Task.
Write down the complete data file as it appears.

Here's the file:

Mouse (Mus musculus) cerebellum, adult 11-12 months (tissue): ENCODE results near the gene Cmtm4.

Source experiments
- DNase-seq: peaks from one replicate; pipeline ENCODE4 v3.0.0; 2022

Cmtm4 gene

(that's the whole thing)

Mouse (Mus musculus) cerebellum, adult 11-12 months (tissue): ENCODE results near the gene Cmtm4.

Source experiments
- DNase-seq: peaks from one replicate; pipeline ENCODE4 v3.0.0; 2022

Cmtm4 gene